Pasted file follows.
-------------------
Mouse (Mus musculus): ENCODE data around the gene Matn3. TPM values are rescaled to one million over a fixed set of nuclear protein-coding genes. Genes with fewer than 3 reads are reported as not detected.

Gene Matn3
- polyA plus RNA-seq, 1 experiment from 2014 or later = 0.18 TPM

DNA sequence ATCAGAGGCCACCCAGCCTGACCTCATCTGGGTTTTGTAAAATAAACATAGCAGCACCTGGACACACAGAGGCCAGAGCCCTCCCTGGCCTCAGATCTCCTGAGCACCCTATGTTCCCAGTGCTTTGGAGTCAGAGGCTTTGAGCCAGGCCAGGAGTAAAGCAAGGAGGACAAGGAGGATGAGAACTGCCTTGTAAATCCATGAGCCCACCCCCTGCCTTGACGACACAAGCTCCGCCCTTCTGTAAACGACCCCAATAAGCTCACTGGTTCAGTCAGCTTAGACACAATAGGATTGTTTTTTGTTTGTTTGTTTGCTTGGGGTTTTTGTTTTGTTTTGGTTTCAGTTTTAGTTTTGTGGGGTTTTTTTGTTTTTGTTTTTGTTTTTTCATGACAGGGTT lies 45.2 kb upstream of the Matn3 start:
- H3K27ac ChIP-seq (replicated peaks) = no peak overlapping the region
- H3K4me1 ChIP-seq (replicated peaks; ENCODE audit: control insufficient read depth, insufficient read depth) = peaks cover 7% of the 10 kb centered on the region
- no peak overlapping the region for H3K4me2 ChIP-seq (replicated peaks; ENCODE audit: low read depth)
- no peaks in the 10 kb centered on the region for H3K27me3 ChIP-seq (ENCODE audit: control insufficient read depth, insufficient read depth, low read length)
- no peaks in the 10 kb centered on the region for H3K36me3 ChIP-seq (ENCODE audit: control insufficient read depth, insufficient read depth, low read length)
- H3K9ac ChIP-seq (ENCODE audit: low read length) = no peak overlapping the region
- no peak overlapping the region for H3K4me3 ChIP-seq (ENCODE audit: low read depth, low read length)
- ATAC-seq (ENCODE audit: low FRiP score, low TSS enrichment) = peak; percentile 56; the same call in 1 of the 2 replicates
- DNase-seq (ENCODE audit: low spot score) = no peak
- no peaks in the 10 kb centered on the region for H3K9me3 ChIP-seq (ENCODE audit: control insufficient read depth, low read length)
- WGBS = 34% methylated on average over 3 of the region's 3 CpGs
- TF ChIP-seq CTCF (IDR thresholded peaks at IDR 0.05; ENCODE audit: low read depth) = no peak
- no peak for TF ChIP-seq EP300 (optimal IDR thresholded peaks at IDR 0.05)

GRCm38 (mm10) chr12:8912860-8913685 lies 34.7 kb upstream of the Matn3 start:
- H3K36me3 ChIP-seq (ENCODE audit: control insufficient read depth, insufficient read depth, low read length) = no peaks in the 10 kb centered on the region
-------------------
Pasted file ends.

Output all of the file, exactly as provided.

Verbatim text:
Mouse (Mus musculus): ENCODE data around the gene Matn3. TPM values are rescaled to one million over a fixed set of nuclear protein-coding genes. Genes with fewer than 3 reads are reported as not detected.

Gene Matn3
- polyA plus RNA-seq, 1 experiment from 2014 or later = 0.18 TPM

DNA sequence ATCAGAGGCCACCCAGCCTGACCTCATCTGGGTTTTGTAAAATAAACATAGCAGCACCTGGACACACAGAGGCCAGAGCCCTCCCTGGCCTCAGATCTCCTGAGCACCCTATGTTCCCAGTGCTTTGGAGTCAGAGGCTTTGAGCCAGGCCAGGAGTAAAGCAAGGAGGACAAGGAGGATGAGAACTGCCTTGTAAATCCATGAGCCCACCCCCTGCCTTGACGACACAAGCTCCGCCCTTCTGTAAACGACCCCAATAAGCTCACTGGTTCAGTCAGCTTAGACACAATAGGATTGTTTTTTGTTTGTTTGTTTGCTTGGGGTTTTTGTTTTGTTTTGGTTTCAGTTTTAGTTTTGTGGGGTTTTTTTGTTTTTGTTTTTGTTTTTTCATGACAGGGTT lies 45.2 kb upstream of the Matn3 start:
- H3K27ac ChIP-seq (replicated peaks) = no peak overlapping the region
- H3K4me1 ChIP-seq (replicated peaks; ENCODE audit: control insufficient read depth, insufficient read depth) = peaks cover 7% of the 10 kb centered on the region
- no peak overlapping the region for H3K4me2 ChIP-seq (replicated peaks; ENCODE audit: low read depth)
- no peaks in the 10 kb centered on the region for H3K27me3 ChIP-seq (ENCODE audit: control insufficient read depth, insufficient read depth, low read length)
- no peaks in the 10 kb centered on the region for H3K36me3 ChIP-seq (ENCODE audit: control insufficient read depth, insufficient read depth, low read length)
- H3K9ac ChIP-seq (ENCODE audit: low read length) = no peak overlapping the region
- no peak overlapping the region for H3K4me3 ChIP-seq (ENCODE audit: low read depth, low read length)
- ATAC-seq (ENCODE audit: low FRiP score, low TSS enrichment) = peak; percentile 56; the same call in 1 of the 2 replicates
- DNase-seq (ENCODE audit: low spot score) = no peak
- no peaks in the 10 kb centered on the region for H3K9me3 ChIP-seq (ENCODE audit: control insufficient read depth, low read length)
- WGBS = 34% methylated on average over 3 of the region's 3 CpGs
- TF ChIP-seq CTCF (IDR thresholded peaks at IDR 0.05; ENCODE audit: low read depth) = no peak
- no peak for TF ChIP-seq EP300 (optimal IDR thresholded peaks at IDR 0.05)

GRCm38 (mm10) chr12:8912860-8913685 lies 34.7 kb upstream of the Matn3 start:
- H3K36me3 ChIP-seq (ENCODE audit: control insufficient read depth, insufficient read depth, low read length) = no peaks in the 10 kb centered on the region